Martin is a 28-year-old young man of Honduran descent, whom you've never met before. He's the boyfriend of a long-term female patient of yours, and has been complaining of right-sided chest pain for the past two weeks.
Martin is thin and healthy-looking, with no previous illness. Approximately 12 days before, he remembers having a violent sneeze, followed by pain on the right side of his chest. It has persisted and gets worse with deep inspiration. There's no cough, shortness of breath, or fever. He doesn't play contact sports or recall any incident of trauma.
On examination, his vital signs are normal. The chest is clear, with evidence of good air entry in all lung fields. There's definite tenderness to palpation of the chest wall on the right side at the mid-axillary line. Both the cardiovascular and abdominal examinations are non-contributory. He seems to have suffered a strain or tear of one of the intercostal muscles, so you advise him to rest, take acetaminophen as required, and return in a week or two if the pain continues.
About 10 days later, Martin's back. You remember being fooled once before by a spontaneous pneumothorax in a thin, young man who had ruptured a bleb, so you order an x-ray of the chest and right ribs, as well as blood work. The imaging report shows a pathologic fracture of the 6th rib, with a suggestion to get a CT scan.
The white blood count is 11.9 x 109 cells/L, with a preponderance of monocytes. Hemoglobin is 146 g/L, and chemistry is normal, including calcium. After the CT scan, the patient is referred to a chest surgeon for a rib biopsy. What's your diagnosis?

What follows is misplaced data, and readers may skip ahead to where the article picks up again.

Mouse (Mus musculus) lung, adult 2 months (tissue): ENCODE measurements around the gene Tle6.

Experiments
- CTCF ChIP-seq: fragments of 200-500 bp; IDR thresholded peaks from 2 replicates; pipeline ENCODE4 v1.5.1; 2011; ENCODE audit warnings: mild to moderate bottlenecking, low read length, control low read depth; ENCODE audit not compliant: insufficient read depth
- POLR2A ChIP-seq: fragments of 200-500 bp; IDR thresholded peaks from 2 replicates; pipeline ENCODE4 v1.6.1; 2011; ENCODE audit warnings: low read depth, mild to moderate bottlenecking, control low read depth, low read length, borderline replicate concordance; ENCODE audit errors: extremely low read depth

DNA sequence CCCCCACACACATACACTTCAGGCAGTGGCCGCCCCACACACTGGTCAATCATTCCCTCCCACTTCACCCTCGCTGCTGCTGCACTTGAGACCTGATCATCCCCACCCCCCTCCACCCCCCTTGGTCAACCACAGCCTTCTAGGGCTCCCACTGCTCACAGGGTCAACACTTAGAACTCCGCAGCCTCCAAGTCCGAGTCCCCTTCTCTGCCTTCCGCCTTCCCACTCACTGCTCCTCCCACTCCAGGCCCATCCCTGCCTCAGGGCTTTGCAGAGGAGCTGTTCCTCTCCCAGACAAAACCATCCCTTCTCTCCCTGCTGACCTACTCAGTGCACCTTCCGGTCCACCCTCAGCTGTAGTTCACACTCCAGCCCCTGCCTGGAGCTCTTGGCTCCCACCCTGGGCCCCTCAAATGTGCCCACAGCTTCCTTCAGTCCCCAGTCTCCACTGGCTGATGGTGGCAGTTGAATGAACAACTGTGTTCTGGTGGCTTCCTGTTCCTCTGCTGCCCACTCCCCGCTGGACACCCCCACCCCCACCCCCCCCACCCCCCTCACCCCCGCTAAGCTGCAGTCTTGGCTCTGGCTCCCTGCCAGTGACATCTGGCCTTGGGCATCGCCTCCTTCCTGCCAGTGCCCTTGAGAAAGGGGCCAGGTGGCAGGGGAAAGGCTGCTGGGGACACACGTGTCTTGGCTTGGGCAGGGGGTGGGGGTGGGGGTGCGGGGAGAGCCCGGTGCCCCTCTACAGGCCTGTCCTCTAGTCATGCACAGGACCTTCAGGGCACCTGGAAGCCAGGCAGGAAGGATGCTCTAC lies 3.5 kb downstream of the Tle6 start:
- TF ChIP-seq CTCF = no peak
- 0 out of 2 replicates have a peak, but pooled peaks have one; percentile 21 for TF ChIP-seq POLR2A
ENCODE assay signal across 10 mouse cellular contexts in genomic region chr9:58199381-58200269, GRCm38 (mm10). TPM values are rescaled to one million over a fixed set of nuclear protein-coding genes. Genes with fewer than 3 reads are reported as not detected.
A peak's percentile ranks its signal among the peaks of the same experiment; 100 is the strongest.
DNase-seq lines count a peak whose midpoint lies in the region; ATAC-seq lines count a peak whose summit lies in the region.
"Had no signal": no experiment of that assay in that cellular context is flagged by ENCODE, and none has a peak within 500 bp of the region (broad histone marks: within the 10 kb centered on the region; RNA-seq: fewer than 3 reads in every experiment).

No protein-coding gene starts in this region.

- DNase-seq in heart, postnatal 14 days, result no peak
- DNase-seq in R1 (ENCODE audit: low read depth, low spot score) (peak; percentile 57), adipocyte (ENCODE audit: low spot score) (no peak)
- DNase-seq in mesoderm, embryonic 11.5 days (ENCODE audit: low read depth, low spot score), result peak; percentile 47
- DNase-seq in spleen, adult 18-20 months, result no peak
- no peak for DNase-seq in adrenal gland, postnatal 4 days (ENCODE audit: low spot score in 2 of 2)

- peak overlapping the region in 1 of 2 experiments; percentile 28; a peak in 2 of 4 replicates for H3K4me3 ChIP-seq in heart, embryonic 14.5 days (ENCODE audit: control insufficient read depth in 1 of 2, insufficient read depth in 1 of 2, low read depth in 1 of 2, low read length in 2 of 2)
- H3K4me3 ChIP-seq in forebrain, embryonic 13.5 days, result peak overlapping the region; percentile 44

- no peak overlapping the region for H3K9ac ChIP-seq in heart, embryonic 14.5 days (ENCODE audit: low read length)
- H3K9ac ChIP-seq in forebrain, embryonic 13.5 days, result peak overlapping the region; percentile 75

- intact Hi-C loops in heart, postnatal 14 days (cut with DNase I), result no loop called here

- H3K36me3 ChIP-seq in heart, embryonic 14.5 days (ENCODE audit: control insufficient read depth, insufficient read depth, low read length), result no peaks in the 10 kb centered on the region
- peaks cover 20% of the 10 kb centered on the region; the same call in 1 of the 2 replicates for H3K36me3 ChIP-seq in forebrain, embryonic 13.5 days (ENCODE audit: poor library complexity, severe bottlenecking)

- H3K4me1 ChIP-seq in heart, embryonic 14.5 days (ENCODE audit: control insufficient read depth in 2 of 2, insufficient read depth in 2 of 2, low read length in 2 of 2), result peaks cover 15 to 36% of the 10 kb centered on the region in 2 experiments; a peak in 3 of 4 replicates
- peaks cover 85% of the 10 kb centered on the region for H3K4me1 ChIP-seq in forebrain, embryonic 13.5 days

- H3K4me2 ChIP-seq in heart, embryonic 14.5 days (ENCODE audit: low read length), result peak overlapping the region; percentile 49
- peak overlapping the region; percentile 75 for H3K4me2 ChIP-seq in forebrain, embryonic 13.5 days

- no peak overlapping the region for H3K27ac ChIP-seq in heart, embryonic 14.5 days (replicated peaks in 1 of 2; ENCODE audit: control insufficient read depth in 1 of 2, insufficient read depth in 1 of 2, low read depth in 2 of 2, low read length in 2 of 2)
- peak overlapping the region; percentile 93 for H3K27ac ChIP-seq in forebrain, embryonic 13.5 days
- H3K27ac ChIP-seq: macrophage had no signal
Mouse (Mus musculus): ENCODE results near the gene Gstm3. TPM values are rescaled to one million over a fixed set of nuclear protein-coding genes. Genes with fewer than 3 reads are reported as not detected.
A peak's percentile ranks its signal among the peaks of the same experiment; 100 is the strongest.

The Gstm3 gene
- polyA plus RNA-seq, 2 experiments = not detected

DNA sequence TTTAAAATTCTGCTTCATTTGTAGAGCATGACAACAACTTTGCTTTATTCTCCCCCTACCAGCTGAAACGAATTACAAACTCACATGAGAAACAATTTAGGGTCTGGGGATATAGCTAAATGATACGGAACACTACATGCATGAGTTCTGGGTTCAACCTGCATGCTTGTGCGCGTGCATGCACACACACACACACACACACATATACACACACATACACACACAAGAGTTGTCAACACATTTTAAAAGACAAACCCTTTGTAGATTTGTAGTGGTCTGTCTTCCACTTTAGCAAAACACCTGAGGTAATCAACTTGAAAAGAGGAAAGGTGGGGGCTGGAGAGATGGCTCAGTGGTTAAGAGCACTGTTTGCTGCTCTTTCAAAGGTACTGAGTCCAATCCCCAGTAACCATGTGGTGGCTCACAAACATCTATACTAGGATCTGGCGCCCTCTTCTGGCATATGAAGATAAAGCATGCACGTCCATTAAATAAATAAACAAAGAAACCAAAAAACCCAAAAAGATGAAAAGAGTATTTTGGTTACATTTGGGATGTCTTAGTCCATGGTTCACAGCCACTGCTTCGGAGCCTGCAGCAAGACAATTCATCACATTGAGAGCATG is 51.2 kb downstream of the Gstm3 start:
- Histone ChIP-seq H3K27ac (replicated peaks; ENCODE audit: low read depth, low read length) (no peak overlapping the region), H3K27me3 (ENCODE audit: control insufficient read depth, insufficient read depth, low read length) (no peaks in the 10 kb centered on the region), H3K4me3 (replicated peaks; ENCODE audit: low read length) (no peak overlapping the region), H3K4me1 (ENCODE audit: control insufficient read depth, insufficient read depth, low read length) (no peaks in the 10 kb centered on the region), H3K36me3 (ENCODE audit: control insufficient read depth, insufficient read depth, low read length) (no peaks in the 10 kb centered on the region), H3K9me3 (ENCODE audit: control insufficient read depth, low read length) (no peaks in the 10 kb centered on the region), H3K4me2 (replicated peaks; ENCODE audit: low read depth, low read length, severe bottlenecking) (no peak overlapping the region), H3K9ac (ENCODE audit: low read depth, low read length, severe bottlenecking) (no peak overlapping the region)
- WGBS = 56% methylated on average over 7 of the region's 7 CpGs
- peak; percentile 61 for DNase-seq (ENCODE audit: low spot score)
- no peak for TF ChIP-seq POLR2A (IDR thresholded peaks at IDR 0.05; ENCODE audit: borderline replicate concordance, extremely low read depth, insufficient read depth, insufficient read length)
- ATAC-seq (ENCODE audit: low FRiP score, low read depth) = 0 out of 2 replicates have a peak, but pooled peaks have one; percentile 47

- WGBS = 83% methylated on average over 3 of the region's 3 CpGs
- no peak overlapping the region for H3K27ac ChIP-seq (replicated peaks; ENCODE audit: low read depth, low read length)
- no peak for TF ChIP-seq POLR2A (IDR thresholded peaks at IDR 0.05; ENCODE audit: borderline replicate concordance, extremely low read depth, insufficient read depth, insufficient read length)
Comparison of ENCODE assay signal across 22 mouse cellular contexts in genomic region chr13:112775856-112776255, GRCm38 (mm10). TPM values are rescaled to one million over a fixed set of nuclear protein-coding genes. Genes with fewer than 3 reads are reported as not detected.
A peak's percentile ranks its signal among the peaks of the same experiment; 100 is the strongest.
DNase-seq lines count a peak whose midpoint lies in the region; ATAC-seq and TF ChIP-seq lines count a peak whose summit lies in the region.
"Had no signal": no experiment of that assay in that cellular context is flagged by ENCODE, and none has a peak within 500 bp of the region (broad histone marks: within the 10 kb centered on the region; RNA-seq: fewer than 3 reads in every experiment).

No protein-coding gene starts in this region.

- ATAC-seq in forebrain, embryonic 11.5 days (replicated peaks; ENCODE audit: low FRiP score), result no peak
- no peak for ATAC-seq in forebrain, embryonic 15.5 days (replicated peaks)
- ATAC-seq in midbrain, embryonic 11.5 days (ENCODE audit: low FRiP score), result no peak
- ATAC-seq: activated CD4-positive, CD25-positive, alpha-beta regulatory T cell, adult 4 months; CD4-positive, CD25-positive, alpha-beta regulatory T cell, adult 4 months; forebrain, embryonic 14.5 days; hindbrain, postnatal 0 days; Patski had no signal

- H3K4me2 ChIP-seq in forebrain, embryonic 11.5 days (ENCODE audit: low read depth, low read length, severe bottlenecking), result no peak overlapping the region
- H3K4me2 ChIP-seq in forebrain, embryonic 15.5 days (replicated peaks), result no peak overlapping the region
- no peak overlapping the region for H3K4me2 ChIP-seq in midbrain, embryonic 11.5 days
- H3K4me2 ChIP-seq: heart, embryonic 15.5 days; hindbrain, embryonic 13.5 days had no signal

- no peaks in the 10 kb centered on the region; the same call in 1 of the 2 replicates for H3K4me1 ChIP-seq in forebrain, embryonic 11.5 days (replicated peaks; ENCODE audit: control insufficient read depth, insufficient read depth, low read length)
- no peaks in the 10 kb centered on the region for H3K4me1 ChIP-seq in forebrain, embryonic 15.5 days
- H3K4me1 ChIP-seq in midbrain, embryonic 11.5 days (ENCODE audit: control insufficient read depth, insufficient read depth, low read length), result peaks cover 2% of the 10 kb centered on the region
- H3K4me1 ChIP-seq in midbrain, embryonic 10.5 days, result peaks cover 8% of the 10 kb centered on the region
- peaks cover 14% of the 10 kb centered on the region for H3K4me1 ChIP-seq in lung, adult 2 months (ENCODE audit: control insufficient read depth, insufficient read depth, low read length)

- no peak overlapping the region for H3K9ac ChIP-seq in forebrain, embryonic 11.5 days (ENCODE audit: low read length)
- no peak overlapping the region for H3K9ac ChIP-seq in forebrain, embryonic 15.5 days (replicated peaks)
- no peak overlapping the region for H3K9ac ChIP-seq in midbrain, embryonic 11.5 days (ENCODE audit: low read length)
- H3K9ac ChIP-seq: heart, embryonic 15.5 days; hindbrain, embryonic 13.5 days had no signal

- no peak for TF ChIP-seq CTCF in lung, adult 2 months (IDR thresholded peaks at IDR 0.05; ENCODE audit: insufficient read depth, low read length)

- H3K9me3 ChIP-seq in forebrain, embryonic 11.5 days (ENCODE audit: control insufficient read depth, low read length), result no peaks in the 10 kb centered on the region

What's the diagnosis?
The consulting surgeon suggested the following possible differential diagnoses:
The pathology report identified a solitary plasmacytoma.
Martin's x-ray had shown a pleural-based mass in association with the fracture of the 6th rib. These were confirmed by CT, which showed a 2.5 cm destructive lesion of the rib and a regional soft tissue mass.
The rib biopsy reported that the lesion was a solitary plasmacytoma, as evidenced by the large number of neoplastic, monoclonal plasma cells. This condition falls into the same category of malignancies as its much better known cousin, multiple myeloma. Plasmacytomas can arise from either bone or soft tissue (the so-called extramedullary type). The condition affects more men than women and is relatively unusual in a patient of this age.
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